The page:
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How The Constitution Guards Against Tyranny

722 words - 3 pages

James Madison once said,” All men having power ought to be distrusted.” Through these words, Madison made the statement that not all government officials use their authority for good; some abuse that power and use it to gain more for themselves rather than vesting it within the people. This issue may lead to tyranny. Tyranny is when all powers belong to only one person or group. In May of 1787, the Constitutional Convention was held in Philadelphia to draft a better constitution. One of the topics that concerned many was how the constitution would guard against tyranny. Madison and the other delegates wanted a Constitution that would be strong enough to unite the states and the people together without letting there be one person or group gain too much power. They achieved this in several ways. Today, the U.S. Constitution guards against tyranny by including a separation of powers, federalism, and the fair representation of states.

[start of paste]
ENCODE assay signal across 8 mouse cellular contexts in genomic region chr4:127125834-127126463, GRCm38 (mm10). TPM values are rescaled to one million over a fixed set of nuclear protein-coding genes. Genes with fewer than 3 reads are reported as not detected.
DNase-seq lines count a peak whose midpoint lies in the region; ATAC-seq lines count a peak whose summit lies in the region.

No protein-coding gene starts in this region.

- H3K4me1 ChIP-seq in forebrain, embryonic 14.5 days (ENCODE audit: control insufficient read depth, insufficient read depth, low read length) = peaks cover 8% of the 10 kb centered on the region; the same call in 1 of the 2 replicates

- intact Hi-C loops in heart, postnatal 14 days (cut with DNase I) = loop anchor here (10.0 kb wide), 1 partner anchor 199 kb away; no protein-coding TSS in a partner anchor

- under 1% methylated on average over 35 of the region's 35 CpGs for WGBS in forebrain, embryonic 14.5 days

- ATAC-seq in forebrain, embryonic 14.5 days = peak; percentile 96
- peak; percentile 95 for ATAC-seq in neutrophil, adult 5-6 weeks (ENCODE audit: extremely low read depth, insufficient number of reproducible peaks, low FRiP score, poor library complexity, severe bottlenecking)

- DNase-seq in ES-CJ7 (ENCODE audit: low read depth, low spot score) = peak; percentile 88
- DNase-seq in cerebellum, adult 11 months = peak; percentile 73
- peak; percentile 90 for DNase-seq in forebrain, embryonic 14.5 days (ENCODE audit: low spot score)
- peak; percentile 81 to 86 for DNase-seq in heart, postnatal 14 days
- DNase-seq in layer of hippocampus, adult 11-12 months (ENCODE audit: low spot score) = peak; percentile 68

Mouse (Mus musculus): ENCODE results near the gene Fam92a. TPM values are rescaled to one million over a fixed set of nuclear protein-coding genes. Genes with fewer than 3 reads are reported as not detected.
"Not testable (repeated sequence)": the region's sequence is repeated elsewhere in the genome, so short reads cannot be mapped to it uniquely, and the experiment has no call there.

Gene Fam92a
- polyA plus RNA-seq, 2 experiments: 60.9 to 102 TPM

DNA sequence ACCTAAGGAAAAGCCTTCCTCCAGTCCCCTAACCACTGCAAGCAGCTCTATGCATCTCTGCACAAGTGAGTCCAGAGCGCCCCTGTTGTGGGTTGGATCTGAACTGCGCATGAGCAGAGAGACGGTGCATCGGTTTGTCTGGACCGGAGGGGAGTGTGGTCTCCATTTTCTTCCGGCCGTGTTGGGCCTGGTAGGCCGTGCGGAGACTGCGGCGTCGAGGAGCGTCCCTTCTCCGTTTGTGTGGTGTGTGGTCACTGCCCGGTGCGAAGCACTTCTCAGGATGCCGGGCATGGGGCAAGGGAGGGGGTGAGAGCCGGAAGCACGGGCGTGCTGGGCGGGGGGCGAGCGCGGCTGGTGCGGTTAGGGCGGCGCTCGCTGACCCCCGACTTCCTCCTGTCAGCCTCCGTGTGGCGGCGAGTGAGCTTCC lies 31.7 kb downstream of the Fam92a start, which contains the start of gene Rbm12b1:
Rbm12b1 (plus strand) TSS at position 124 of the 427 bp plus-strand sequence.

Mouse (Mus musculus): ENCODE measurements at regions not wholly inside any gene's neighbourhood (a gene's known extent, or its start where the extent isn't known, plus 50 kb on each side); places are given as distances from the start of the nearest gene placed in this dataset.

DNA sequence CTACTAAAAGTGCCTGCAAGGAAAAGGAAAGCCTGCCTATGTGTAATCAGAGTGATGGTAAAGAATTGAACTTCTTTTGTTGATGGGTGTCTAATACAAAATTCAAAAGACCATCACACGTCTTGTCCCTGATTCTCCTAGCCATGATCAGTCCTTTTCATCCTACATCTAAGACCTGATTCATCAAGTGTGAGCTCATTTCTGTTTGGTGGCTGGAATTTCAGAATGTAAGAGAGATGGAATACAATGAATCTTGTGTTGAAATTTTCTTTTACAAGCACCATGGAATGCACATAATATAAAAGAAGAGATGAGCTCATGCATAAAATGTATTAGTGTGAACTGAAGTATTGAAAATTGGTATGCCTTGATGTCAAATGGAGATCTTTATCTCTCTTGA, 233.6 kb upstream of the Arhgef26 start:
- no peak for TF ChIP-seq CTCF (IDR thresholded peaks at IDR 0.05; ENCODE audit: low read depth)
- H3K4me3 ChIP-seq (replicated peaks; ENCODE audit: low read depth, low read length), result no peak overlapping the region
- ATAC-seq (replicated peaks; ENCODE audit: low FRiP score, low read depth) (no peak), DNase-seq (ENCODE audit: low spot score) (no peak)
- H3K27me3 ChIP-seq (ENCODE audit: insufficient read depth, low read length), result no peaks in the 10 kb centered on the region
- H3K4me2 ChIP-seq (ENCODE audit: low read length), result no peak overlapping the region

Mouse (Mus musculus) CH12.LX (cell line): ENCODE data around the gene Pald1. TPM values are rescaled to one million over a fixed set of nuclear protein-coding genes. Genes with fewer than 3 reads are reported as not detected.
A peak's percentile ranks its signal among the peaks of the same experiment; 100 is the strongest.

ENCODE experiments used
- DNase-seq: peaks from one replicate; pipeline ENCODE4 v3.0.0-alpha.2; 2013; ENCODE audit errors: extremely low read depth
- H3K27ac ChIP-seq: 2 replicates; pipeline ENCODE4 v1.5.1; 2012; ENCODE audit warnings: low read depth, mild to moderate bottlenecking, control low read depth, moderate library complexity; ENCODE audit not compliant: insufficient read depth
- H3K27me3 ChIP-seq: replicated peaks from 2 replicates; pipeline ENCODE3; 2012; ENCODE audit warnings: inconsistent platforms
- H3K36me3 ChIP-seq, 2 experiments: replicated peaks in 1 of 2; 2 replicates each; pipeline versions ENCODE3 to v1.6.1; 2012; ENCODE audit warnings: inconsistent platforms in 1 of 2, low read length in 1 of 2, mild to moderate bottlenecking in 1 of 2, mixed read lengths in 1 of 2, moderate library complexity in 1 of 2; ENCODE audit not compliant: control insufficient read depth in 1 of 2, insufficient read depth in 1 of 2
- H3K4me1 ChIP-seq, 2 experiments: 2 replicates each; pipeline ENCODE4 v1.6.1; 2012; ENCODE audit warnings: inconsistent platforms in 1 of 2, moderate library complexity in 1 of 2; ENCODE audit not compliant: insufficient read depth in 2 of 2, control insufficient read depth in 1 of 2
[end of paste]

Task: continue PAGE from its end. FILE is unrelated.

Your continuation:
The separation of powers keeps any one branch from gaining too much power by creating 3 separate, distinct branches power can be shared equally among. According to Madison, “Liberty requires that the three great departments of power should be separate and distinct.”(Document B) In other words, to avoid tyranny and achieve liberty, the three branches of government (executive, legislative, and judicial) must be separate and diverse. The purpose of a separation of powers is to divide the powers of the government so there is not only one central source of power. The three branches must be as distinct as possible to avoid falling into the hands of one individual leader. There are also checks and balances between these three branches. Checks and balances are a system of each branch monitoring another, providing stability for the government. In federalist paper #51, Madison stated, “…the constant aim is to divide and arrange the several offices in such a manner as that they may be a check on the other…(the three branches) should not be so far separated as they have no constitutional control over each other.”(Document C) This means that each branch must be capable of checking each other. For example, the legislative branch can check the power of the president by overriding a...

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